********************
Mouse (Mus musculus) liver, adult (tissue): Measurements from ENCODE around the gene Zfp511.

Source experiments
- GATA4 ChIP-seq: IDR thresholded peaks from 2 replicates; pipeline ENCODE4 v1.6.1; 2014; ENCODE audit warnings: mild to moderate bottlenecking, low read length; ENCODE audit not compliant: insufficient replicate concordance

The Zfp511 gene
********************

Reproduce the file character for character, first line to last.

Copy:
Mouse (Mus musculus) liver, adult (tissue): Measurements from ENCODE around the gene Zfp511.

Source experiments
- GATA4 ChIP-seq: IDR thresholded peaks from 2 replicates; pipeline ENCODE4 v1.6.1; 2014; ENCODE audit warnings: mild to moderate bottlenecking, low read length; ENCODE audit not compliant: insufficient replicate concordance

The Zfp511 gene